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Baby Blues Luncheonette Opens With Greek Diner Food and Sprinkles of Nostalgia

Baklava banana bread, halloumi egg plates, and Greek frappes

The dining room of Baby Blues Luncheonette.
The dining room of Baby Blues Luncheonette.
Emma Orlow/Eater NY

Baby Blues Luncheonette, a new modern Greek diner, opens at 97 Montrose, between Leonard Street and Manhattan Avenue, in East Williamsburg, tomorrow, Saturday, November 5. The charming new hangout comes from first-time restaurant owners Costa Damaskos and Jake Marsiglia, who have several years in New York City food service between them.

The menu features dilly egg sandwiches, an H.L.T. (halloumi, lettuce, and heirloom tomatoes), Greek salad, watermelon-feta salads, the “Zorba plate” (halloumi, tzatziki, Greek potatoes), Greek yogurt bowls, and baklava banana bread. Among drinks, there are banana date shakes and Greek frappes, in addition to tea and coffee. Notably, there’s plenty to find among vegetarian or gluten-free options. Everything is made in-house where possible, while the halloumi and feta are imported, and other ingredients, even down to the maple syrup, are sourced locally.

“We really wanted to use this as a chance to connect with New York state in terms of produce,” says Damaskos. Something you won’t find at most luncheonettes? Bright orange yolks. “Happy hens,” he says.

The luncheonette’s name is a reference to retro jazz and blues clubs and the owners hope to evoke a similar nostalgia. Damaskos’s girlfriend, Leigh Altshuler, is the owner of the Lower East Side’s used bookstore and pickle shop Sweet Pickle Books (he helped design her graphics, and her pickles are proudly featured on the Baby Blues menu). Through Altshuler, Baby Blues connected with Hank O’Neal, an acclaimed photographer and music producer of jazz and blues, who gave the luncheonette several posters that hang around the space, as well as VHS lining the metal blue shelves. Keeping on theme, Baby Blues has a dedicated audio player for playing some old blues and jazz tapes.

A plate of eggs with halloumi.
The “Zorba plate.”
Emma Orlow/Eater NY

Nostalgia carries throughout the room in details like thrifted salt and pepper shakers on each table, as well as the new mugs and t-shirts Damaskos (who operates a design firm) created for the space. Ultimately, the owners wanted to create a dining room that felt “friendly,” provided good service, and high-quality food, with a vibe that doesn’t feel fussy.

“So many old-school spots have been disappearing from the landscape, and we wanted to pay homage to that,” says Damaskos, who is Greek and Australian. He was fascinated to learn about his culture’s ties to diners when he moved to New York City. A love of diners and coffee shops has been a thread throughout the duo’s friendship: “I’ve been working in delis since I was fourteen, I grew up on Long Island and I’ve been making bacon-egg-and-cheese basically my whole life,” says Marsiglia.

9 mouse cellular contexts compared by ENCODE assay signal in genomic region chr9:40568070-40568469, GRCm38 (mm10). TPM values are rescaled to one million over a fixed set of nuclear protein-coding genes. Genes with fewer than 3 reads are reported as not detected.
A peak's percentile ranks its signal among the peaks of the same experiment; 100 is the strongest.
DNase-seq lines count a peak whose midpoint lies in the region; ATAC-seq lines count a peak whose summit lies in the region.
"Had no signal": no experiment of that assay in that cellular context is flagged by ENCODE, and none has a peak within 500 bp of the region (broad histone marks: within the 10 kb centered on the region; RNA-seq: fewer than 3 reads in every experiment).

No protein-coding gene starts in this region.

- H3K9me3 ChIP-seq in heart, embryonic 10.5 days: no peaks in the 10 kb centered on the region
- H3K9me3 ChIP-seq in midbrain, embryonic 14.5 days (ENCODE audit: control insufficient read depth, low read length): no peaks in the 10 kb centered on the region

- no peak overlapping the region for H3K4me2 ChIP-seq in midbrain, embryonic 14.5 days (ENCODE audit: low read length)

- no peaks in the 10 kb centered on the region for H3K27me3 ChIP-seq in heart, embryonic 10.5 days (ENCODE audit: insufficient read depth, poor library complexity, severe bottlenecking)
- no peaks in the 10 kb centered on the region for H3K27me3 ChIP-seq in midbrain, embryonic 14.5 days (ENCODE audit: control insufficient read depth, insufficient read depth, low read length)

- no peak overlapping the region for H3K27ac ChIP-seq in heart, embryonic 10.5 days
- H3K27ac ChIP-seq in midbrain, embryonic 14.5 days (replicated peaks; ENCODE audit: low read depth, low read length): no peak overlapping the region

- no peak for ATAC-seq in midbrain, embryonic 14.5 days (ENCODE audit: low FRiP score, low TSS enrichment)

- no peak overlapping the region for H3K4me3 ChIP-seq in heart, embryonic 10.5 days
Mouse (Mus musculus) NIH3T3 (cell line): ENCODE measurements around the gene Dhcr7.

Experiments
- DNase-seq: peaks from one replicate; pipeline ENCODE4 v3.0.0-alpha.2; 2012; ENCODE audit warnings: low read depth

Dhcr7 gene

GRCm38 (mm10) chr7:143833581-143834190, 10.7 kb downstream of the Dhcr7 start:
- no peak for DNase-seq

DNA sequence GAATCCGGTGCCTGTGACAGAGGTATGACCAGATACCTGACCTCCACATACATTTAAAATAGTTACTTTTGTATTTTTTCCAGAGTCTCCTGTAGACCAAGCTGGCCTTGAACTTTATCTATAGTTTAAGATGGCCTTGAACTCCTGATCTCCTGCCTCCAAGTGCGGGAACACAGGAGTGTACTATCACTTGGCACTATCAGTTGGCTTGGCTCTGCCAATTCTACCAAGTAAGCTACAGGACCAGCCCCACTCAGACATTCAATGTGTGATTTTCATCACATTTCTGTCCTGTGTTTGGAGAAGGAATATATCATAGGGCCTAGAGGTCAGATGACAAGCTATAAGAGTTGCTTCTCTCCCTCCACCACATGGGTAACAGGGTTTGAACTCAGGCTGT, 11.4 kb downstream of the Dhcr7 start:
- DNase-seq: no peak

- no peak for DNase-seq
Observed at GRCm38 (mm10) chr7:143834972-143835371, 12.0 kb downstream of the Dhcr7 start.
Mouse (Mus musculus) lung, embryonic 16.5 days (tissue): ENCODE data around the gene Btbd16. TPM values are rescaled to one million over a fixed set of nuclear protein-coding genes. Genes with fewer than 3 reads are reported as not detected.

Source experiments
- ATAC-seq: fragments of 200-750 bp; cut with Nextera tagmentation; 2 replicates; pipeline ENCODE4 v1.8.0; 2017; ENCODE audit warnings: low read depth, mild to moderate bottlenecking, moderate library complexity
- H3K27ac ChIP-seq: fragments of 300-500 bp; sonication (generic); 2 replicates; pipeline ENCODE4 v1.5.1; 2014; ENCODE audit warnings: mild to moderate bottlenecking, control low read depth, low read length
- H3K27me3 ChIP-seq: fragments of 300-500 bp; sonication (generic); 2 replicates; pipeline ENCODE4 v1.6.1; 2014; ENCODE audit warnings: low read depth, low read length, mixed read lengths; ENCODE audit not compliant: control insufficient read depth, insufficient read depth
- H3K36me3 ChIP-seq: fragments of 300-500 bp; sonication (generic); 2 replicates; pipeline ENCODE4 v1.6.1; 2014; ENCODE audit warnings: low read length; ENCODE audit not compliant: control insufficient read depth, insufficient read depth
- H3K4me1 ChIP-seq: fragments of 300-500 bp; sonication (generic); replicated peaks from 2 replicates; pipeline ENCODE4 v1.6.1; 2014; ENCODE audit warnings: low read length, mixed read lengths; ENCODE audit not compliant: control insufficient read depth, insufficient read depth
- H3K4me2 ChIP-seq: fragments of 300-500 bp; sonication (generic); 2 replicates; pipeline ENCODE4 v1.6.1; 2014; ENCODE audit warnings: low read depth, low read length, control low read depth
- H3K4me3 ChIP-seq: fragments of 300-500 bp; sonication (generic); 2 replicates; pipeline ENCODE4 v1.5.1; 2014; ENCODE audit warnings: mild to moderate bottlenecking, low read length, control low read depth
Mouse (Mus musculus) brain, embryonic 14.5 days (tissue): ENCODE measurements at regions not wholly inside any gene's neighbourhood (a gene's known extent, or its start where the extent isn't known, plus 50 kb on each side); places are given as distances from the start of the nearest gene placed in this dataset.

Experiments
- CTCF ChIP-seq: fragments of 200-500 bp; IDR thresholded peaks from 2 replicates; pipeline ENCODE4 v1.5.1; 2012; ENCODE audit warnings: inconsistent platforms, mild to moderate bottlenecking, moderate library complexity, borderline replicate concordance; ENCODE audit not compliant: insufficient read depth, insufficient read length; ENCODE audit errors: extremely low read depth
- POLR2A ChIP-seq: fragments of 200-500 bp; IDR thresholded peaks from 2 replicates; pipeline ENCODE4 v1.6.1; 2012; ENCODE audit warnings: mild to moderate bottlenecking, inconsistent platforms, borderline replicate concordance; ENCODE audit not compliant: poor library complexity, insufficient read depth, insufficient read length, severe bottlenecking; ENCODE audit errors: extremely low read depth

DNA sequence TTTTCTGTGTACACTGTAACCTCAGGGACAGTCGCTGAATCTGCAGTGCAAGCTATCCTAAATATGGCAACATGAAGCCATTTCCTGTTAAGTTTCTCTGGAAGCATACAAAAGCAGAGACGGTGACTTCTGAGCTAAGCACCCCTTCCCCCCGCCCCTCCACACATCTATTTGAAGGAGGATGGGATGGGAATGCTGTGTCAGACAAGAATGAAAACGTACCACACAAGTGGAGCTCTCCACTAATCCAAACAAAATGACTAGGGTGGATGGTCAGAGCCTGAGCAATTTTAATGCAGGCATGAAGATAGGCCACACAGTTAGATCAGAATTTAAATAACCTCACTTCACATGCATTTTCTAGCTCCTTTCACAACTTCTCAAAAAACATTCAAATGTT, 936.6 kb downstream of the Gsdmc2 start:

A Greek frappe with a blue straw.
A Greek frappe.
Emma Orlow/Eater NY

It’s no secret there are fewer New York City luncheonettes than ever: a “mass-extinction” event that has been “unfolding slowly around us for decades, in plain sight,” wrote then-New York Magazine food critic Adam Platt in 2017. And while that continues to be true a few years onwards, a new wave of operators like Agi’s Counter, Thai Diner, Golden Diner, Soho Diner, S&P, and MeMe’s Diner (the latter which COVID sadly stole from us), has, thankfully, helped fill the void. Their interpretations of the old-school comfort foods, particularly in the “dumpster fire” of the pandemic, took on new meaning.

Of course, these new diners will never be able to replicate the same feeling as those tried-and-true, decades-old spots — just in the same way that a new bar that wants be a dive, needs wear and tear before it becomes one. But it’s exciting to see an emphasis on casual lunch spots that serve nourishing food with no frills — not to mention, food that’s more inclusive of dietary restrictions than your average greasy spoon and is reflective of each owner’s experiences.

The wall of VHS tapes and merch.
The wall of VHS tapes and merch.
Emma Orlow/Eater NY

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